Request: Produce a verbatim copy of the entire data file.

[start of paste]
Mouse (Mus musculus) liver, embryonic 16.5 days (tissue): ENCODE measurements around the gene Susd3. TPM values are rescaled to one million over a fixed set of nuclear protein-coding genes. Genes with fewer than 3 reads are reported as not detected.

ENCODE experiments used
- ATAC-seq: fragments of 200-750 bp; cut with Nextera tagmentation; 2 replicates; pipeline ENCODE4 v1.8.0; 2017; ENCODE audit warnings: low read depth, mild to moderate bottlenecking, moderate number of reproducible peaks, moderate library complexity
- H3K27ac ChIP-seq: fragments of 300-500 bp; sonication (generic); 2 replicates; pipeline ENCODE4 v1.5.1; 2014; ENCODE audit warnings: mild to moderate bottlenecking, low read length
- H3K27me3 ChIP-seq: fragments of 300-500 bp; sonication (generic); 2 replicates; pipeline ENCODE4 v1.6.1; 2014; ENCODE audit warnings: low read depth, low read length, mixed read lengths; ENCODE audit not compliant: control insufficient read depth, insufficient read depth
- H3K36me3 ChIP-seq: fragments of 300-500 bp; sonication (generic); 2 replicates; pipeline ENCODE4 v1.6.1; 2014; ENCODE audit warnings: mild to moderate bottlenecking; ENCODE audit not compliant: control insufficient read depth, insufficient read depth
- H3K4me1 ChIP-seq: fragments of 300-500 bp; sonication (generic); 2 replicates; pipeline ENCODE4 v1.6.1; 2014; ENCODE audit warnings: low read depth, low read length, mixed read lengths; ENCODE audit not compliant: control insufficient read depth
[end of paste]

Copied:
Mouse (Mus musculus) liver, embryonic 16.5 days (tissue): ENCODE measurements around the gene Susd3. TPM values are rescaled to one million over a fixed set of nuclear protein-coding genes. Genes with fewer than 3 reads are reported as not detected.

ENCODE experiments used
- ATAC-seq: fragments of 200-750 bp; cut with Nextera tagmentation; 2 replicates; pipeline ENCODE4 v1.8.0; 2017; ENCODE audit warnings: low read depth, mild to moderate bottlenecking, moderate number of reproducible peaks, moderate library complexity
- H3K27ac ChIP-seq: fragments of 300-500 bp; sonication (generic); 2 replicates; pipeline ENCODE4 v1.5.1; 2014; ENCODE audit warnings: mild to moderate bottlenecking, low read length
- H3K27me3 ChIP-seq: fragments of 300-500 bp; sonication (generic); 2 replicates; pipeline ENCODE4 v1.6.1; 2014; ENCODE audit warnings: low read depth, low read length, mixed read lengths; ENCODE audit not compliant: control insufficient read depth, insufficient read depth
- H3K36me3 ChIP-seq: fragments of 300-500 bp; sonication (generic); 2 replicates; pipeline ENCODE4 v1.6.1; 2014; ENCODE audit warnings: mild to moderate bottlenecking; ENCODE audit not compliant: control insufficient read depth, insufficient read depth
- H3K4me1 ChIP-seq: fragments of 300-500 bp; sonication (generic); 2 replicates; pipeline ENCODE4 v1.6.1; 2014; ENCODE audit warnings: low read depth, low read length, mixed read lengths; ENCODE audit not compliant: control insufficient read depth